requested comments on a draft of this report from the Secretary of the
                              Treasury. The Customs Service’s Director of the Office of Planning
                              provided written comments that are discussed at the end of the letter and
                              are reprinted in appendix IV.




                              1
                              According to the original data provided by Customs, 30 importers met these criteria. Customs later
                              provided revised data that indicated a total of 33 importers met these criteria.




                              Page 47                                         GAO/GGD-00-23 New Trade Compliance Strategy
Appendix II

FY96 and FY98 Compliance Measurement
Exams and Compliance Rates for 59
Importers With Compliance Assessments by
9/30/97
                                                                            Increase or
                                                                              decrease
                         FY 1996      FY 1996     FY 1998      FY 1998 compliance rates           Stayed
Importer     Report     Stratified Compliance    Stratified Compliance    FY 1996 and                the              Full
number           date      exams          rate      exams          rate        FY 1998 Down     Up same        compliance
Low risk
1              9/3/97          3      66.67%           4     100.00%           33.33%             X
2              6/2/97          3      66.67%           3     100.00%           33.33%             X
3            7/28/97          46      78.26%           1     100.00%           21.74%             X
4            9/30/97           5     100.00%           5     100.00%            0.00%                                   X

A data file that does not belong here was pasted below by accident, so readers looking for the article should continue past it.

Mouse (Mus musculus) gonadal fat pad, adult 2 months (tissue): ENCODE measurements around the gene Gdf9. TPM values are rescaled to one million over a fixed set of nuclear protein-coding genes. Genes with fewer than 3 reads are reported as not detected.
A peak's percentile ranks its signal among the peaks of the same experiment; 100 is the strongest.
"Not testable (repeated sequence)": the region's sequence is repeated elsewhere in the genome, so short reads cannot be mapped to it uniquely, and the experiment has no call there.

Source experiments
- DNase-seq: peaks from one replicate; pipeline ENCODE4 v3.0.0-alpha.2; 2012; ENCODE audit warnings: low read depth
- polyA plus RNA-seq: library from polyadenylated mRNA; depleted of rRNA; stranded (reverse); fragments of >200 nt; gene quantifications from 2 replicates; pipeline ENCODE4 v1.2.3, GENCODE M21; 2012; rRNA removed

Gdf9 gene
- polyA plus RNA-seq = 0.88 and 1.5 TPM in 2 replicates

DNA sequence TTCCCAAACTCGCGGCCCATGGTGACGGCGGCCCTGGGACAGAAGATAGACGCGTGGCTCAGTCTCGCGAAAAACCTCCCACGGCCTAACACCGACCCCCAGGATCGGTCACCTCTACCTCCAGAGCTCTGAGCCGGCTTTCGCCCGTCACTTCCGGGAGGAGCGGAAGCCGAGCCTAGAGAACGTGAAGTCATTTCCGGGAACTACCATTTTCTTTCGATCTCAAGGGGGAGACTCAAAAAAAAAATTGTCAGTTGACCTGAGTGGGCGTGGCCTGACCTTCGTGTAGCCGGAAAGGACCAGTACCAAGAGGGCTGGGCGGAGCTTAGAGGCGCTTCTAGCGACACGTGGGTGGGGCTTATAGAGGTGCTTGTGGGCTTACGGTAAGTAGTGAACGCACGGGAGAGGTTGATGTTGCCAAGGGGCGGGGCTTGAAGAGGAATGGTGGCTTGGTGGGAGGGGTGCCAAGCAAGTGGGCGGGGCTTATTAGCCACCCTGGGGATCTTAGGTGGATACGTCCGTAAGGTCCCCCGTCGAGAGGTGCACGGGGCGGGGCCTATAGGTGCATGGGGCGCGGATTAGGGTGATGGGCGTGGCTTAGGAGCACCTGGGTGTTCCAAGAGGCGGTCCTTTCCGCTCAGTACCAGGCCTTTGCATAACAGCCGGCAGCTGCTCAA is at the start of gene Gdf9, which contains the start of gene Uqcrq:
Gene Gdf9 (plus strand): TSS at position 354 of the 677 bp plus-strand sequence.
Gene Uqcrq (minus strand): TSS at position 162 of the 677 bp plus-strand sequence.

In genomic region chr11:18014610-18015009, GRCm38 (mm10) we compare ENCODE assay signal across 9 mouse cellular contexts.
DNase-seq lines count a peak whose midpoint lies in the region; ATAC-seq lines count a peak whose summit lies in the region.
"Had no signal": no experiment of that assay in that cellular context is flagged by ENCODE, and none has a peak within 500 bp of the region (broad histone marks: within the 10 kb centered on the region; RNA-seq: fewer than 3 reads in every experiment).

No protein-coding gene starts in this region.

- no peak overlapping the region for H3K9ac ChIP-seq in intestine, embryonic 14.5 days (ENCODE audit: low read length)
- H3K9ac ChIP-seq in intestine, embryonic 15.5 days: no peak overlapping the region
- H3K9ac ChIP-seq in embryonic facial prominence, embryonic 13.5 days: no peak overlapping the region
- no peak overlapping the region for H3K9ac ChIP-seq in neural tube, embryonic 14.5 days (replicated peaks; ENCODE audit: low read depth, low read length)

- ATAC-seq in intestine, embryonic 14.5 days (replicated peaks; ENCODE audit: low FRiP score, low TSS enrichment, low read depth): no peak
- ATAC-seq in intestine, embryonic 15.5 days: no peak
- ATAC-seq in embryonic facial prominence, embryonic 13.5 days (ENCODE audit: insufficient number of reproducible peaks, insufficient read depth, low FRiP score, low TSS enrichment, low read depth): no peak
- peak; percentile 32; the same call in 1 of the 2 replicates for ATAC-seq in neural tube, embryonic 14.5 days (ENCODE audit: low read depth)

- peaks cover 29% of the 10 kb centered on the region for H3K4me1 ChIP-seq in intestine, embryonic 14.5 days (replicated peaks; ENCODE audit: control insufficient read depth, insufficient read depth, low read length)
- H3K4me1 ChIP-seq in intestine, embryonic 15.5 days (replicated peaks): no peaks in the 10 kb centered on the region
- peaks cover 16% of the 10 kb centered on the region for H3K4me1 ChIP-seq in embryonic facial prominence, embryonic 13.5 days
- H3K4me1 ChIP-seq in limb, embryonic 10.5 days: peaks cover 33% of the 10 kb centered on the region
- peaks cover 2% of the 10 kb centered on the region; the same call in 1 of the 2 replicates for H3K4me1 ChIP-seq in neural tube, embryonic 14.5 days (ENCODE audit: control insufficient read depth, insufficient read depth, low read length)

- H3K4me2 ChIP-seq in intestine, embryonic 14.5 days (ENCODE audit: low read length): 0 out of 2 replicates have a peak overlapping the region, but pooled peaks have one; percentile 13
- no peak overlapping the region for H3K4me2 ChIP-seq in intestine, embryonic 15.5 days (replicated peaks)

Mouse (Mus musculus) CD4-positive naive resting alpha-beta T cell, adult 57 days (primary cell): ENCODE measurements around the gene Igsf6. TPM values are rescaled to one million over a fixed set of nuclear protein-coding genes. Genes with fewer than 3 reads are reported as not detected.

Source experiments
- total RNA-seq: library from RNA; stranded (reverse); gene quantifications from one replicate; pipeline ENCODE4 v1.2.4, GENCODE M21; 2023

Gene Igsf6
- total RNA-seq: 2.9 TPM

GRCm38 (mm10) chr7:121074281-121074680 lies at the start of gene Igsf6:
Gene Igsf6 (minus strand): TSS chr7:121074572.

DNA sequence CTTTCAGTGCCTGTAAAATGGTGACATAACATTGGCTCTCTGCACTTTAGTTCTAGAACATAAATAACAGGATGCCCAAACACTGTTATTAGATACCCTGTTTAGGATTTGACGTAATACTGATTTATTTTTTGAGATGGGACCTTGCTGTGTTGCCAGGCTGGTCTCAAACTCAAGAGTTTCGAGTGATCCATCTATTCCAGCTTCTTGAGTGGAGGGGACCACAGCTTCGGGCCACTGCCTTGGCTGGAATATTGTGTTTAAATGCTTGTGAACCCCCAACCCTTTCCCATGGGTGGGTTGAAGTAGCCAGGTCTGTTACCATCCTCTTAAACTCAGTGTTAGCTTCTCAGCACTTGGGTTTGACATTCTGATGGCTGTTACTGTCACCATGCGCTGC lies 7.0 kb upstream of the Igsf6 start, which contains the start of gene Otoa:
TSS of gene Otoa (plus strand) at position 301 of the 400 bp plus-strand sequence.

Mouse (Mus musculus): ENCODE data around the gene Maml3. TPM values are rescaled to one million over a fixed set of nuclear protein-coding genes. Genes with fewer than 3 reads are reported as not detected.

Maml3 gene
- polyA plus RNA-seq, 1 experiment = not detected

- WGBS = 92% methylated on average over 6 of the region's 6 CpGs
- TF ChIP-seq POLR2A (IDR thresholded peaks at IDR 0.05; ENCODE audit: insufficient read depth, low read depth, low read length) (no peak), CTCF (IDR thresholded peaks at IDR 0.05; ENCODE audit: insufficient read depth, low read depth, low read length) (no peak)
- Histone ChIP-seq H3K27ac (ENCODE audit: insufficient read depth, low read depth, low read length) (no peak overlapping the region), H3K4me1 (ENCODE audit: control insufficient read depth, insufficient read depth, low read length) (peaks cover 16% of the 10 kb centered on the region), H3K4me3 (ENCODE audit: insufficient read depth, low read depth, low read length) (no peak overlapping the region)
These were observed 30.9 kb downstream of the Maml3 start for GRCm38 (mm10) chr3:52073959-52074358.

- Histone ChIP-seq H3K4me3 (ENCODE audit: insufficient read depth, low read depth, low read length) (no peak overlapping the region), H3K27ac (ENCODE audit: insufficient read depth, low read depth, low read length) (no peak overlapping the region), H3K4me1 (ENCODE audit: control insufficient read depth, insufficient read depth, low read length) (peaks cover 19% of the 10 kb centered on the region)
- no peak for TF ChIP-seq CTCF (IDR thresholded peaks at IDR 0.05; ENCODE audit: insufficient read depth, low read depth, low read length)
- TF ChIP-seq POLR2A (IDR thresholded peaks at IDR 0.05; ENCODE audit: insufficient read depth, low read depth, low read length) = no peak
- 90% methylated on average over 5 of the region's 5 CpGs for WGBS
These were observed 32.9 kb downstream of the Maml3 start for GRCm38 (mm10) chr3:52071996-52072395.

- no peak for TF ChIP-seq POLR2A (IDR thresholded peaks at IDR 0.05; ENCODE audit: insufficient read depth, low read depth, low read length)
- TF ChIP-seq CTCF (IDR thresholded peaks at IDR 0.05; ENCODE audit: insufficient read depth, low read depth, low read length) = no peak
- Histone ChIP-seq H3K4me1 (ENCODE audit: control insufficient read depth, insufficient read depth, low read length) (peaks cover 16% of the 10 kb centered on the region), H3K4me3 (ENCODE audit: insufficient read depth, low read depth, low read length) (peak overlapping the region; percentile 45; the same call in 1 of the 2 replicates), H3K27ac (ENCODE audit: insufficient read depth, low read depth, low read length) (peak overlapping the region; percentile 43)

5              3/6/97         37      89.19%          13      92.31%            3.12%             X
6            4/18/97          29      89.66%          13      84.62%           -5.04%      X
8            5/16/97           4      75.00%          10      90.00%           15.00%             X
9            1/31/97          24      83.33%          12      91.67%            8.33%             X
10             9/2/97         18      72.22%           5      60.00%          -12.22%      X
11           9/27/96           1     100.00%           1     100.00%            0.00%                                   X
12           9/27/96          14     100.00%          17     100.00%            0.00%                                   X
                                                                                                           a
13           4/18/97          85      92.94%          16      93.75%            0.81%                    X
15           9/20/96         201      88.06%          46      80.61%           -7.45%      X
17           9/30/97          14      85.71%          10      80.00%           -5.71%      X
18           5/16/97          64      84.38%          17      88.24%            3.86%             X
24             9/4/97          7     100.00%           1     100.00%            0.00%                                   X
25           9/29/97          40      85.00%          24      91.67%            6.67%             X
26          12/20/96         117      88.03%          17     100.00%           11.97%             X
29          11/14/96          26      96.16%          21      80.96%          -15.20%      X
32           9/30/97          25      88.00%           6      66.67%          -21.33%      X
33           9/30/97          43      90.70%           2     100.00%            9.30%             X
                                                                                                           a
34           9/30/96          52      80.77%          15      80.00%           -0.77%                    X
36           9/26/97           7      71.43%           8      75.00%            3.57%             X
37           5/21/97         194      91.75%          10      80.00%          -11.75%      X
38           7/31/97           9     100.00%           7      85.71%          -14.29%      X
39           9/24/97         102      90.20%          20      80.00%          -10.20%      X
40           9/22/97          76      93.42%          22      95.45%            2.03%             X
42           7/19/96          23      78.26%           8      87.50%            9.24%             X
43           9/27/96           5      80.00%          12      91.67%           11.67%             X
44             3/5/97          6     100.00%           8      87.50%          -12.50%      X
45           11/6/96          11      81.82%           5     100.00%           18.18%             X
51             5/8/97         24      79.17%           6      83.34%            4.17%             X